Bank of America Corp. said Thursday it raised $19.29 billion in a complex share sale to help pay back $45 billion in government bailout funds.
Repaying the money could help the ailing bank attract a new chief executive to replace Ken Lewis by removing the bailout stigma and lifting government pay restrictions. Lewis is set to retire Dec. 31, and the company has not yet named a replacement.
Still, the share sale could dilute the value of the bank's stock by putting 15 percent more shares on the market, hurting the shareholders who will vote on whether to approve the transaction.
The bank sold $19.29 billion in common equivalent securities at $15 each — a 4.8 percent discount to Thursday's closing price for Bank of America's stock. The securities can be converted to 1.29 billion common shares, as long as current shareholders approve the deal. The bank had 8.65 billion shares outstanding as of mid-October.
If shareholders do not approve the transaction, Bank of America has a contingency plan that could let it issue another 200 million shares of common stock without getting approval from shareholders.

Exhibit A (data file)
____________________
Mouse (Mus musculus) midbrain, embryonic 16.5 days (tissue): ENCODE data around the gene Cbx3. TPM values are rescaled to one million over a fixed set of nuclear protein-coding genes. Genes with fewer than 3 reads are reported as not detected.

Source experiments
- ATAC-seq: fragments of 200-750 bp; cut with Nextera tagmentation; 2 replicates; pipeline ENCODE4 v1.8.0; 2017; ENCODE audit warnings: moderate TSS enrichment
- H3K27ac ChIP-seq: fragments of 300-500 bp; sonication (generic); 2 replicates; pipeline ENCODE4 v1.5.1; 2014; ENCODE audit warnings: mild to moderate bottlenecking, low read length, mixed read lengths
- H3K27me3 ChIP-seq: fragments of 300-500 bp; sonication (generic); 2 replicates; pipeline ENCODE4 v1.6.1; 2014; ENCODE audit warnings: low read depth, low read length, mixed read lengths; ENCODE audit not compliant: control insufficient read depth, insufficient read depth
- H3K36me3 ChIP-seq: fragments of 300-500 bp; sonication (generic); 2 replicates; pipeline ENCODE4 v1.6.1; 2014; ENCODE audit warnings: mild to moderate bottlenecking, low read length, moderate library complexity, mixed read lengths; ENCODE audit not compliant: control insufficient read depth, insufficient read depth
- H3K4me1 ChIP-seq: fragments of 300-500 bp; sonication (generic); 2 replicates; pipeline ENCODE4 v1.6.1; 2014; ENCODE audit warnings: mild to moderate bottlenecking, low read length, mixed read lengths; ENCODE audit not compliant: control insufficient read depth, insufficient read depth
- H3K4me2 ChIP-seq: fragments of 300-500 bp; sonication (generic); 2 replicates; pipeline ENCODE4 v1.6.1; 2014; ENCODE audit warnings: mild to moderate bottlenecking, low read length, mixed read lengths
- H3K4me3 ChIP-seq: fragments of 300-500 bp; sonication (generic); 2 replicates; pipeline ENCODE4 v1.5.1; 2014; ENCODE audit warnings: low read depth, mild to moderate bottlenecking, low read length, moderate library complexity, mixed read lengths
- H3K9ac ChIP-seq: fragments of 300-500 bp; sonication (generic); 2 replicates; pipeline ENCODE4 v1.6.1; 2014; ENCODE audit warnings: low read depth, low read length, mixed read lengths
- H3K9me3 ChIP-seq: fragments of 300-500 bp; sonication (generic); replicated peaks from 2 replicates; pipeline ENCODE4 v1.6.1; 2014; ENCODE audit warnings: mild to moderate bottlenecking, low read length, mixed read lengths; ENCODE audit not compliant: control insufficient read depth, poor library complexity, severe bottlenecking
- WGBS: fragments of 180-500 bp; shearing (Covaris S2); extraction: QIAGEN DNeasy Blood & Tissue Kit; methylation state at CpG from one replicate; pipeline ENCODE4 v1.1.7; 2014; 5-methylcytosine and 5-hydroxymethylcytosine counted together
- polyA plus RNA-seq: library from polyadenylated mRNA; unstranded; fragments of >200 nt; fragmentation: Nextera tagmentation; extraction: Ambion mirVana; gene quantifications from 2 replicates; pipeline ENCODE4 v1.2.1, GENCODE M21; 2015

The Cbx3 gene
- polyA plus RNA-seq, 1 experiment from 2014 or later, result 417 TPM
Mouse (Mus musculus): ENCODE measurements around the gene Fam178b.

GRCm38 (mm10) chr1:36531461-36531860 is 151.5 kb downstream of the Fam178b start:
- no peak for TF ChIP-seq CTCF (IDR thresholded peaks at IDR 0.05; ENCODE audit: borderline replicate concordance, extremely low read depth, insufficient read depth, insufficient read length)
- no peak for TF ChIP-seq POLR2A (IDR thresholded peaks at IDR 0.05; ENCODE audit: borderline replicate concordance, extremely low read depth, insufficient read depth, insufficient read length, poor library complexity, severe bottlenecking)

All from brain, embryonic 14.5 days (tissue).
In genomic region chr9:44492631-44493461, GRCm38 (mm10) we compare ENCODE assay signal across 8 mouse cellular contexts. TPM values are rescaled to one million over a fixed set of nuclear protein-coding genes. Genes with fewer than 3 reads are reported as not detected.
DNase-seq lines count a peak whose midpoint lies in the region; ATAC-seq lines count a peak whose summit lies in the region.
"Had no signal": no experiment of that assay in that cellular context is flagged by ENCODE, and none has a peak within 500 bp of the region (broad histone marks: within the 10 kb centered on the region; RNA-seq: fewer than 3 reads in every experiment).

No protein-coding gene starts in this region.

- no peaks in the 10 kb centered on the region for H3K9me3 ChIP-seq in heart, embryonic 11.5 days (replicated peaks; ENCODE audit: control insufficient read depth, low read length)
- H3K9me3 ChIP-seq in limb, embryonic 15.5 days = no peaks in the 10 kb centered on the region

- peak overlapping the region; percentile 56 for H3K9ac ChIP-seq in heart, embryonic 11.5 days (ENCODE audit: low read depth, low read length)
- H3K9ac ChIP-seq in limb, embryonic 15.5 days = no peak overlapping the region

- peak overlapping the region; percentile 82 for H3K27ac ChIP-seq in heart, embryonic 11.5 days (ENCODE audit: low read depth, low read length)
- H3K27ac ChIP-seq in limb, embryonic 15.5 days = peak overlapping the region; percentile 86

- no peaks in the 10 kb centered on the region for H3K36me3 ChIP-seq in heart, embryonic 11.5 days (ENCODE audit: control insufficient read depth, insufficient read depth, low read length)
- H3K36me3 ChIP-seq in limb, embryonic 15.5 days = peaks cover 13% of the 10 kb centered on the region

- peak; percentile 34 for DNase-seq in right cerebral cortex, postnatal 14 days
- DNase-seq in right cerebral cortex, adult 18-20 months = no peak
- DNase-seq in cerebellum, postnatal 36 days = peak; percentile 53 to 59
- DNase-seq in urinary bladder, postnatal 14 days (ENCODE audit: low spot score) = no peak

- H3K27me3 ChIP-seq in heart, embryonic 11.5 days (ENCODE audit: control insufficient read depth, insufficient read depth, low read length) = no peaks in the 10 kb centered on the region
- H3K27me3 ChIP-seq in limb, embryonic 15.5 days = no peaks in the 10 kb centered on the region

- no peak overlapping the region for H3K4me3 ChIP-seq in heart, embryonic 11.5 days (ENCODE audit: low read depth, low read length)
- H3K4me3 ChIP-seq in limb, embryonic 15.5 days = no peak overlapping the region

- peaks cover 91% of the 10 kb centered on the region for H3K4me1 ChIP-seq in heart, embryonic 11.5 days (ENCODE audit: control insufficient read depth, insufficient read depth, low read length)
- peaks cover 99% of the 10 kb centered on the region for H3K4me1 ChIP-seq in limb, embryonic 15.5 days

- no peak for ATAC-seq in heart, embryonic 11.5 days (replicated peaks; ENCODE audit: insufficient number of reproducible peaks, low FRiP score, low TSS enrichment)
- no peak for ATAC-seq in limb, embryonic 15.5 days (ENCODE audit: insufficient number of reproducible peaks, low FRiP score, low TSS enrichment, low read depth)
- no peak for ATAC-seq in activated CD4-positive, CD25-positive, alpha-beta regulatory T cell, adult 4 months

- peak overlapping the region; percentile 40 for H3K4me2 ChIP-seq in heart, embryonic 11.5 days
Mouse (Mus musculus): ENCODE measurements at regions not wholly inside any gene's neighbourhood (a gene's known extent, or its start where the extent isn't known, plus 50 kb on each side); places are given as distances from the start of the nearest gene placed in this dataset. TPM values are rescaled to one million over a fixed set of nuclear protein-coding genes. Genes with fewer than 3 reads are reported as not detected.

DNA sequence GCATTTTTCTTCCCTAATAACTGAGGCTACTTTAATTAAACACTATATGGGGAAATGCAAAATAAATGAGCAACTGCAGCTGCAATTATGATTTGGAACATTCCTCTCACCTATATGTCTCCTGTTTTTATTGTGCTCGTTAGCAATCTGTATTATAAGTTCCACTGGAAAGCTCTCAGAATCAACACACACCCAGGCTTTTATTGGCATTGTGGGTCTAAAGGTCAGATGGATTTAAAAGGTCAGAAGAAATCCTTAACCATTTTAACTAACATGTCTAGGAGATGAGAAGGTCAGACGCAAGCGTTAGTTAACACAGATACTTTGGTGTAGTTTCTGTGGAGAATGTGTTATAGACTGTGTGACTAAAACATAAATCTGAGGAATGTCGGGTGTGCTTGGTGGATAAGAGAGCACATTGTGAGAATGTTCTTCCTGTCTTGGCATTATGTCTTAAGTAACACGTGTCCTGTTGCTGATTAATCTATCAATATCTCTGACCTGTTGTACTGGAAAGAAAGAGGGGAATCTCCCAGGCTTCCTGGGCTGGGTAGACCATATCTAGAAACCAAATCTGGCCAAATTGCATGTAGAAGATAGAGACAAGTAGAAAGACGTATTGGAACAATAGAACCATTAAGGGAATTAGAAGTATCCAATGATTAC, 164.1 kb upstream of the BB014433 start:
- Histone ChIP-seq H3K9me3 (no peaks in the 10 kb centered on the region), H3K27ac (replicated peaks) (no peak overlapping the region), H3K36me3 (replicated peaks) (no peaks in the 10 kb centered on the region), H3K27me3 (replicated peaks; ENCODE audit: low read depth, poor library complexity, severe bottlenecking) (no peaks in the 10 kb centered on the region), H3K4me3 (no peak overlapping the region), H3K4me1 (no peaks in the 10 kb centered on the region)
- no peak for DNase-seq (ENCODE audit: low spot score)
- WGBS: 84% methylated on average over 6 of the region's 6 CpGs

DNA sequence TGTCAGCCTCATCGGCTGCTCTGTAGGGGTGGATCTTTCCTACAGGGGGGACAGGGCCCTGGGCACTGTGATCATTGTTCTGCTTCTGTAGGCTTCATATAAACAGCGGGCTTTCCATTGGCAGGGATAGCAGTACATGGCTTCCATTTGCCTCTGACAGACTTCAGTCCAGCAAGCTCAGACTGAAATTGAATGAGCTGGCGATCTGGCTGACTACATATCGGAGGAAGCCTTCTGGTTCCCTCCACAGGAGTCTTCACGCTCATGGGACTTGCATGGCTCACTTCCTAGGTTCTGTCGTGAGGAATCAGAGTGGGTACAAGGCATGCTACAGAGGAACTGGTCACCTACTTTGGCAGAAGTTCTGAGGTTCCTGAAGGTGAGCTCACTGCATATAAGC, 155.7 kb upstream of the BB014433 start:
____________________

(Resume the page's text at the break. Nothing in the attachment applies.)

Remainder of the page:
The bank said it expects to hold a special shareholder vote within 105 days.
Bank of America, based in Charlotte, N.C., plans to pay back the bailout money with cash on hand and money raised through the share sale. The company also said it plans to raise an additional $4 billion from the sale of certain business units in the coming months.
The Treasury Department said that the $45 billion repayment will release the bank from pay restrictions even though Treasury still holds Bank of America warrants.
And the bank still faces investigations from federal and state regulators into whether it misled shareholders about its deal to buy Merrill Lynch and the billions of dollars in bonuses paid shortly before the acquisition closed Jan. 1.
At the time, Bank of America was also seeking the additional $20 billion in bailout money.
The bank announced details of the securities sale Thursday after the close of trading on Wall Street, where its stock ended up 11 cents to $15.76. In after-hours dealings, its shares slipped 30 cents, or 2 percent, to $15.50.
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